Fayetteville, United States: Wal-Mart executives are expected to make the case it is improving the way it does business overseas and outline new growth opportunities at the world's largest retailer's annual shareholder meeting today.
Wal-Mart faces increasing scrutiny from investors over how it has handled allegations of bribery in its Mexican operations that surfaced a year ago. It also faces pressure to increase its oversight of factory conditions abroad following a building collapse in April in Bangladesh that killed more than 1,100 garment workers.
The discounter, based in Bentonville, Ark, is also under scrutiny for how it treats its workers.
Those problems are happening as Wal-Mart Stores Inc. is wrestling with slower sales growth.
Wal-Mart's annual meeting, at the University of Arkansas at Fayetteville's Bud Walton Arena, attracts thousands of investors and has historically had the air of a giant pep rally.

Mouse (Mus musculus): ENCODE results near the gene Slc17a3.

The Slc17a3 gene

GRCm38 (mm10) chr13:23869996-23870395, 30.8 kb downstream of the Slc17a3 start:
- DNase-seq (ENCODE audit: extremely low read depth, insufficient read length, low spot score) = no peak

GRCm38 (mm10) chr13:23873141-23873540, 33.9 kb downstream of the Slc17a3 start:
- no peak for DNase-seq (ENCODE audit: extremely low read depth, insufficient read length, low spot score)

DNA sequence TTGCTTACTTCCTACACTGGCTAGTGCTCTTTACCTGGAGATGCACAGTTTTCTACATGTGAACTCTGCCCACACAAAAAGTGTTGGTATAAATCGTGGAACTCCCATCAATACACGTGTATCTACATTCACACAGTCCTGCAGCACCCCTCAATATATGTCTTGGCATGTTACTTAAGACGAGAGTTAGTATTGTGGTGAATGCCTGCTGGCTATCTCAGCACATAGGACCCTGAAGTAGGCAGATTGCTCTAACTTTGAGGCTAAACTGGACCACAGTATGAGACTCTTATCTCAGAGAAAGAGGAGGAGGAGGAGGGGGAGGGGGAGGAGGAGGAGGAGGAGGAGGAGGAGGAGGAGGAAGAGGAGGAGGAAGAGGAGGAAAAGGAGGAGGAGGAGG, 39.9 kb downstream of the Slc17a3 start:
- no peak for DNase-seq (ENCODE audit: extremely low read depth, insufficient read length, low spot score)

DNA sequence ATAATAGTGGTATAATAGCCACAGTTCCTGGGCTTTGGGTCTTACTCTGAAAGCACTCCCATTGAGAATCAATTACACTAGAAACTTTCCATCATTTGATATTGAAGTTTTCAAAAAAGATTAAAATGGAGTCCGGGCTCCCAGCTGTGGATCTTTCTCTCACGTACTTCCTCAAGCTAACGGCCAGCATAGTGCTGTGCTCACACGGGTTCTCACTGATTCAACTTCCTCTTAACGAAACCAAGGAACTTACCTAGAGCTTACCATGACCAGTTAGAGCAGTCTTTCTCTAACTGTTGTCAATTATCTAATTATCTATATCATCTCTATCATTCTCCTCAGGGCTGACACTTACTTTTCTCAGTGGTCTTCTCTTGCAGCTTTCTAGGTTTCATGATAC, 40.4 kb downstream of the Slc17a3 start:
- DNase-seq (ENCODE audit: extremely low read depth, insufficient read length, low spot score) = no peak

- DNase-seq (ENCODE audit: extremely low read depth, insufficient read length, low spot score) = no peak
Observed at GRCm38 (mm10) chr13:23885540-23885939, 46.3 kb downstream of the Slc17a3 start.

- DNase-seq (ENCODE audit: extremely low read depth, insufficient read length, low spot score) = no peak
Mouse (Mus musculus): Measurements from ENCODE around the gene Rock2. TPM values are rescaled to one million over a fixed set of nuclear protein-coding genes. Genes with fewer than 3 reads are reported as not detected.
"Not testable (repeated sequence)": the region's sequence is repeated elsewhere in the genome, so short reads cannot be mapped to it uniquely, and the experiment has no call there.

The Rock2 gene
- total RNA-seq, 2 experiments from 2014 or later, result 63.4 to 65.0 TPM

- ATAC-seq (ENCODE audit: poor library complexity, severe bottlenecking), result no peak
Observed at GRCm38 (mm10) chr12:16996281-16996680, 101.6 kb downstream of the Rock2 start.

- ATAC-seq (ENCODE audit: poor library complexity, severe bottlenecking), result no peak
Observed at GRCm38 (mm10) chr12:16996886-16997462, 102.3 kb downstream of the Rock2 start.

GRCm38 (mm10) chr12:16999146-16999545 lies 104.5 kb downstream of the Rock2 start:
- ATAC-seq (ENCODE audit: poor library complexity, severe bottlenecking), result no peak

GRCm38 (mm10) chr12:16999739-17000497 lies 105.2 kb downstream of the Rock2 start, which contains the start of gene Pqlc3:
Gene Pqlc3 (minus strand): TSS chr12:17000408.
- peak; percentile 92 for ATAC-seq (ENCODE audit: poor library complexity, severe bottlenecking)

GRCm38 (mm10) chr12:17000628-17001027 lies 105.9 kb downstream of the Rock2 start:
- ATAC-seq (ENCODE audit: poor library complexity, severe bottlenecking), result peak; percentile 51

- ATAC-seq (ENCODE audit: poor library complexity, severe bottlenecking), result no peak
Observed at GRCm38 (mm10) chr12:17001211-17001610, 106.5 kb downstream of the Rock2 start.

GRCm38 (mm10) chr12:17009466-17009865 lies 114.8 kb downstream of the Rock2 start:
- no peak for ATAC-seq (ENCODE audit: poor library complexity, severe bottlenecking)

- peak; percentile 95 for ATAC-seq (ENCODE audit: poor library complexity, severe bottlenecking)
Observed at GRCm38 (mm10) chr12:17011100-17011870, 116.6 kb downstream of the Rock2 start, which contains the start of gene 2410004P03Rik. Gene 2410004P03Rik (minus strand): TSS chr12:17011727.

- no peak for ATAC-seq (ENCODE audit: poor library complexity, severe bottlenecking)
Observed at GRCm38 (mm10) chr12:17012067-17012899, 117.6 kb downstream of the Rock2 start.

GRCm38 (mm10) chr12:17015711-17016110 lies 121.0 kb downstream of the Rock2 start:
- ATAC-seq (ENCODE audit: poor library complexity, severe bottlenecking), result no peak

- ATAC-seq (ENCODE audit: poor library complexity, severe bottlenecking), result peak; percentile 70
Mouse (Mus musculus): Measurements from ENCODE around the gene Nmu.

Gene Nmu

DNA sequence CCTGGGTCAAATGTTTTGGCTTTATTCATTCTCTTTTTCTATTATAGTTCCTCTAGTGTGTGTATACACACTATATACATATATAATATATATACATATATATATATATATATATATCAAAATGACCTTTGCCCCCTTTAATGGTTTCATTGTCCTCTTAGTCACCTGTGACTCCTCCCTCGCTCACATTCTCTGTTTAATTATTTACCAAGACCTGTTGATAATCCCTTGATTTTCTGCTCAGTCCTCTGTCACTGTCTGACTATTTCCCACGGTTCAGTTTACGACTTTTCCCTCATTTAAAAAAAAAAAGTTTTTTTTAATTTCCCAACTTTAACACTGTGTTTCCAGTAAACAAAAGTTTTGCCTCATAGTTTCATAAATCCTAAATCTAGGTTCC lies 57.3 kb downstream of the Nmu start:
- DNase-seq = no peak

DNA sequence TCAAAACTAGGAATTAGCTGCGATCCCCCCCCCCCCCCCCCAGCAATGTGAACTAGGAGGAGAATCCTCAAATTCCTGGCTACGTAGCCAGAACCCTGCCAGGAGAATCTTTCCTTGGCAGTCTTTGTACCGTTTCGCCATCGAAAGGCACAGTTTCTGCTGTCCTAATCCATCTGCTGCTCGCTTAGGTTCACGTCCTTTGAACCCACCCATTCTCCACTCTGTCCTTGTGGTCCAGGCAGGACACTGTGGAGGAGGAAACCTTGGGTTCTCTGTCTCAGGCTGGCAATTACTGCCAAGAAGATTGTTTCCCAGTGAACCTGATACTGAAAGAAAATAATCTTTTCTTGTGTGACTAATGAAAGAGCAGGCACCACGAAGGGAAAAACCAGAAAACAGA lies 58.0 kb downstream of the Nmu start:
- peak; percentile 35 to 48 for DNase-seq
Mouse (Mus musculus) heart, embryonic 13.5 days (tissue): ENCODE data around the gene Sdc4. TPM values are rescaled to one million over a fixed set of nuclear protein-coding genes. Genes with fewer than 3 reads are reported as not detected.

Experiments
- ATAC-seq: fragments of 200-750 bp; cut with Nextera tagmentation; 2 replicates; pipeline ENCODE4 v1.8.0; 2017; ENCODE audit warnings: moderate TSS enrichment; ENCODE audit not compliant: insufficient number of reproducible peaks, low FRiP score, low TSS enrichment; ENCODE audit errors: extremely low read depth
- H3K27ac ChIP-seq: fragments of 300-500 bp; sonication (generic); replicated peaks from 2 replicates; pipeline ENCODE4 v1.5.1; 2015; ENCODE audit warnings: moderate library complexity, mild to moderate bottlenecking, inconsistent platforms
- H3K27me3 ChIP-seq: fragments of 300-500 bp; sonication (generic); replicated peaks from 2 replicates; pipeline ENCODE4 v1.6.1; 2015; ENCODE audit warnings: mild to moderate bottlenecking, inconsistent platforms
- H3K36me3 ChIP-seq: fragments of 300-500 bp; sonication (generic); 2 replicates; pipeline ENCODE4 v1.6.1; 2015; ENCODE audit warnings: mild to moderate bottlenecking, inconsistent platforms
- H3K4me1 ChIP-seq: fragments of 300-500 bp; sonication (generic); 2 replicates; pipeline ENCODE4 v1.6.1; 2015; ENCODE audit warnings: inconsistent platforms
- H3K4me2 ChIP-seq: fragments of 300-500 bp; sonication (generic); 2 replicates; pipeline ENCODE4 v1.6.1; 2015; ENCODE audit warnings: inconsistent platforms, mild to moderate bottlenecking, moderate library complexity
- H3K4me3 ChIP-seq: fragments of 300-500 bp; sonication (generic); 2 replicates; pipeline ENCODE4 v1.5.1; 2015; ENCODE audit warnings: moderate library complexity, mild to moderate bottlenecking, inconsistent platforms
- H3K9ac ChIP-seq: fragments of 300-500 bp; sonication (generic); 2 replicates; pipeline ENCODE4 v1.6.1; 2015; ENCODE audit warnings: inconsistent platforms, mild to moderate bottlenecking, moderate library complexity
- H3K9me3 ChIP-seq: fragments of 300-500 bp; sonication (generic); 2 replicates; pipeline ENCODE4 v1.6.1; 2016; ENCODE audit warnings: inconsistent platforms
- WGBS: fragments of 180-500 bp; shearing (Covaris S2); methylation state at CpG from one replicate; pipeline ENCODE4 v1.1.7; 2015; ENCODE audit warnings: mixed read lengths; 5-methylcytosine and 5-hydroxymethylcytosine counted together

The company brings in A-list speakers and performers like basketball legend Michael Jordan and pop singer Justin Timberlake.
Wal-Mart is considered an economic bellwether because it accounts for nearly 10 percent of nonautomotive retail spending in the US.
The company's first-quarter results, reported last month, showed that its low-income shoppers remain under stress. While the housing market is recovering and the stock market has rallied, low-income people haven't benefited much. They're also facing new pressures like higher payroll taxes that have affected spending.